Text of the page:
Joseph and Anthony Russo exceeded expectations when they led the last two Captain America films then surpassed even more by making two multibillion dollar behemoths in Avengers: Infinity War and End of Game. These movies weren’t just praised better than Whedon’s Avengers movies, but have also been rated some of the best the MCU has to offer.
5 Worse: Joel Schumacher killed the Batman franchise
With all due respect to the dead, Joel Schumacher has often been credited with killing off the Batman franchise during its rebirth period of the late ’80s to early’ 90s on the big screen. When Tim Burton was politely asked to step down from the franchise once Batman Returns was essentially deemed too dark to sell as Happy Meals toys, Joel Schumacher stepped up.
To his credit, Batman forever is not that bad. Idiot? Yes. Child friendly? Yes. But not necessarily Wrong, especially when he engaged on a tone and executed it well. Fans took offense when Batman and robin happened, which was such a critical and box office bomb that it put the series on hiatus until Christopher Nolan arrived in 2005.
4 Better: Shane Black provides the perfect mix for Iron Man
While no one is going to deny that Jon Favreau did a great job directing the first entry into both the Iron Man MCU trilogy and franchise, Iron man 2 leaves something to be desired, and it is not entirely his fault. It has been well documented that the creative differences between Favreau and the studio ultimately led to a lackluster effort.
However, when he was replaced by Shane Black for the epic trilogy finale, it looks like this movie is the perfect mix between letting a director be creative and giving the studio – as well as the fans – what they want. . Unless what they wanted was Mandarin, then no one is happy.
3 Worse: it’s all downhill from Brett Ratner’s X3
The first one X Men The film was credited with helping spark the superhero movie craze of the early 2000s, while X2: X-Men United was quickly hailed as the best of its kind back in the days when the genre still felt like a new niche among comic book fans. Both films were directed by Bryan Singer, but for the third he was replaced by Brett Ratner.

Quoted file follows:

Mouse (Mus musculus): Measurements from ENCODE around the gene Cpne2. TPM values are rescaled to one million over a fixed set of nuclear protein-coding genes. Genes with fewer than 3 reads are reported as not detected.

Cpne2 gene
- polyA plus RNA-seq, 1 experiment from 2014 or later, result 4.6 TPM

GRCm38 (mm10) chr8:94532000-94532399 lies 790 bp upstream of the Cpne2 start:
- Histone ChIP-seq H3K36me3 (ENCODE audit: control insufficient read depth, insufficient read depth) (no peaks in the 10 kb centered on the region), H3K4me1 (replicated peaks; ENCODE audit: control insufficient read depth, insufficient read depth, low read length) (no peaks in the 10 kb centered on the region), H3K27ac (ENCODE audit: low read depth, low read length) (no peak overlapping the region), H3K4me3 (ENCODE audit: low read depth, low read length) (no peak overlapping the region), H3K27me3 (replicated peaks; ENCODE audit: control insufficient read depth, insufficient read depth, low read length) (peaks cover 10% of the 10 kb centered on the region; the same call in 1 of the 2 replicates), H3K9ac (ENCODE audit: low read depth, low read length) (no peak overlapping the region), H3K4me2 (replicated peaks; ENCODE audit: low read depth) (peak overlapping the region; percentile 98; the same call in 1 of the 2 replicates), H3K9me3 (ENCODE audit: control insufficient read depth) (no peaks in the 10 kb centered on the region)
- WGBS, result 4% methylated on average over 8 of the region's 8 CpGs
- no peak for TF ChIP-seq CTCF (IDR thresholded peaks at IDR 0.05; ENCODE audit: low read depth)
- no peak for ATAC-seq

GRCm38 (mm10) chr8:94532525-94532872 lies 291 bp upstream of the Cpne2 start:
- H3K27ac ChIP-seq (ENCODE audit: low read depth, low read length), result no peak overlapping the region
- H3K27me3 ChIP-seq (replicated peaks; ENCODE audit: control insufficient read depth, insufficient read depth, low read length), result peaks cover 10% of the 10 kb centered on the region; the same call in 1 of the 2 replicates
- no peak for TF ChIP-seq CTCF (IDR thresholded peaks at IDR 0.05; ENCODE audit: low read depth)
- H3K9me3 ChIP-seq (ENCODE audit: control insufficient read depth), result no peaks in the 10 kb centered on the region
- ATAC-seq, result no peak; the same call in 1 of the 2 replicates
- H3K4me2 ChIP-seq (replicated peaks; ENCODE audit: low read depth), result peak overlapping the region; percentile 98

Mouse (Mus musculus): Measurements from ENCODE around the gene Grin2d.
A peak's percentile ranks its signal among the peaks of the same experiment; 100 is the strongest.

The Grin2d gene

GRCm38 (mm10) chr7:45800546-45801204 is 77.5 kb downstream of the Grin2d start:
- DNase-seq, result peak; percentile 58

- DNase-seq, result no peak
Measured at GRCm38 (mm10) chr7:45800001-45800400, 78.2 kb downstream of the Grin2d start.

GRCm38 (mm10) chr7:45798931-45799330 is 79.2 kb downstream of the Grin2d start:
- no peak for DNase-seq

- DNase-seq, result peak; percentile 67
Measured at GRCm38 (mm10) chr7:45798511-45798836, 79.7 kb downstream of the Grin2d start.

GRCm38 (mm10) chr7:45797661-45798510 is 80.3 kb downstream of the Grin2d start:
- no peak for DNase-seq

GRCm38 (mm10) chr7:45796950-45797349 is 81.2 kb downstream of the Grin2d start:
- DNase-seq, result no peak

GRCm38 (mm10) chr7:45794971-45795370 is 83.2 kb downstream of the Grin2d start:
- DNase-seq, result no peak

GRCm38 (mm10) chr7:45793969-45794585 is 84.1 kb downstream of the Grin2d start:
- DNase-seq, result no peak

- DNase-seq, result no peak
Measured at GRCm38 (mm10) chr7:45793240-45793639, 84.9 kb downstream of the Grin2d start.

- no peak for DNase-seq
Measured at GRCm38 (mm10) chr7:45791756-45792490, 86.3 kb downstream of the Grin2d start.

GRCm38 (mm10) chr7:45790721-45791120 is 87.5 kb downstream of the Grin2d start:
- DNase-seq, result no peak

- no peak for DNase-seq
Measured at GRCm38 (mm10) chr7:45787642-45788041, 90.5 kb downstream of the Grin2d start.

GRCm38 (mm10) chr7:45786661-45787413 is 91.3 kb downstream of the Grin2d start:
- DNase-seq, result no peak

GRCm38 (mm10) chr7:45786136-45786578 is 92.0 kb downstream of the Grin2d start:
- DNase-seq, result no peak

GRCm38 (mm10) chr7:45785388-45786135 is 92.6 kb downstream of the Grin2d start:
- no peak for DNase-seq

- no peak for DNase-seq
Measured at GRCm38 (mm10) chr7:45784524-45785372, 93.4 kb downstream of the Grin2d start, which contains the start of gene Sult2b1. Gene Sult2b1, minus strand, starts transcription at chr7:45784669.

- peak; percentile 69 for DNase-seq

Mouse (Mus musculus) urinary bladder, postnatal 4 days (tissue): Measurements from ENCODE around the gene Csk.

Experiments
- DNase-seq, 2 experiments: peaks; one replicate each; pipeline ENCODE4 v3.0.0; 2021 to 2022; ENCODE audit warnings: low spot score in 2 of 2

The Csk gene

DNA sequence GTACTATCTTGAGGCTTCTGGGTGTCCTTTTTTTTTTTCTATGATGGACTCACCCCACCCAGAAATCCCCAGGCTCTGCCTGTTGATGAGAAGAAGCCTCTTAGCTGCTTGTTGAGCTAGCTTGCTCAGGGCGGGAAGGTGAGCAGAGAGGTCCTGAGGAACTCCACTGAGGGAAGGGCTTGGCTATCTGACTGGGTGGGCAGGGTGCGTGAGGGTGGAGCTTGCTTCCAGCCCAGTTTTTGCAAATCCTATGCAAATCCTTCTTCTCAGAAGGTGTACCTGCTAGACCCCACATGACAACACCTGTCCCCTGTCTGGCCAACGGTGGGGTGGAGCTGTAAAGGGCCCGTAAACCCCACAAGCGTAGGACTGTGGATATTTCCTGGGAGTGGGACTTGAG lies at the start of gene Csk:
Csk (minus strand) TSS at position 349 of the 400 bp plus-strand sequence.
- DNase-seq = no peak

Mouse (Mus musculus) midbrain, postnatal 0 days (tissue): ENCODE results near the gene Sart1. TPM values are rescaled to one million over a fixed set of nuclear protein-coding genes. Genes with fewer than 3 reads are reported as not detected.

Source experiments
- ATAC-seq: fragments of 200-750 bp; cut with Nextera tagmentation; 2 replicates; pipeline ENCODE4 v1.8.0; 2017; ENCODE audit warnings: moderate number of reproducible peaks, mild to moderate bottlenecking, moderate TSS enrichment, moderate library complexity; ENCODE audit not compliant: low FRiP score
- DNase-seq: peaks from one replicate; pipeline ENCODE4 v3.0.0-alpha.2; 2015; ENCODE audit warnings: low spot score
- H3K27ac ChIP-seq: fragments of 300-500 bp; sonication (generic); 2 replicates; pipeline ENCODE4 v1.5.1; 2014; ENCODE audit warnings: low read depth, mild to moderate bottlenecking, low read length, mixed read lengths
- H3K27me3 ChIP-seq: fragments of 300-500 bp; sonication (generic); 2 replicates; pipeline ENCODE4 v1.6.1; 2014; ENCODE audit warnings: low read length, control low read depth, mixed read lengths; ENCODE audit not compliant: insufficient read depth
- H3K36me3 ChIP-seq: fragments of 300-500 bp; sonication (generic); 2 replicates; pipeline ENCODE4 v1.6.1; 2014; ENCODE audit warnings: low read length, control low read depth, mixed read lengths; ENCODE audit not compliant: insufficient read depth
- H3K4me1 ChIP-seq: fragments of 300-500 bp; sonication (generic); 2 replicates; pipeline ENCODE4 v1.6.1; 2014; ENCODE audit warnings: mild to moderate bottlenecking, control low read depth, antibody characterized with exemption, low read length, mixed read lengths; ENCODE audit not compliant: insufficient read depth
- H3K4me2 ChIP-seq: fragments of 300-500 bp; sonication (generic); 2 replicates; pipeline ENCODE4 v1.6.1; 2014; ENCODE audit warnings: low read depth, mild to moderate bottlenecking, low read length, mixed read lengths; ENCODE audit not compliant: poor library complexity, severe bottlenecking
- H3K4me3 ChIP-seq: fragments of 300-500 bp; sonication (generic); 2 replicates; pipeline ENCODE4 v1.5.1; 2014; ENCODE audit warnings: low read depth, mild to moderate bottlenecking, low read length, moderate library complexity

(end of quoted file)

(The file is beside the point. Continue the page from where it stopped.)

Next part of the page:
Ratner X3 received mixed reviews on release and hasn’t aged very well since. He was immediately followed by X-Men Origins: Wolverine, which was received even worse. It’s like everything in the franchise crumbles as soon as Ratner takes over.
2 Better: James Mangold saved Wolverine
If you say that Brett Ratner ruined the X Men franchise is overkill, so one thing everyone should be able to agree on is that X3 to follow, X-Men Origins: Wolverine almost completely tarnished the on-screen legacy of the main character.
However, the sequel to this film, The glutton, was an improvement in the right direction when director James Mangold took over. The glutton was applauded so well that Mangold was allowed to receive the keys from another X Men movie, Logan, which doubles as a great superhero flick and a great sendoff to the character of Hugh Jackman as he exists on screen.
1 Worse: Richard Donner’s exit did Superman more harm than good
Richard Donner technically directed the first two films of the original Superman movie franchise. As tensions mounted between the producers and Donner over the second film over creative differences, he was kicked out of the set of Superman ii and replaced by Richard Lester. Most fans tend to agree that regardless of the merit Superman ii a comes from Richard Donner’s fingerprints, a theory confirmed by the release of The Richard Donner Cut.
The idea is further confirmed by the reaction to Superman iii, which has Richard Lester’s fingerprints entirely and received bad reviews once released in theaters. And the least said about Superman iv, the best…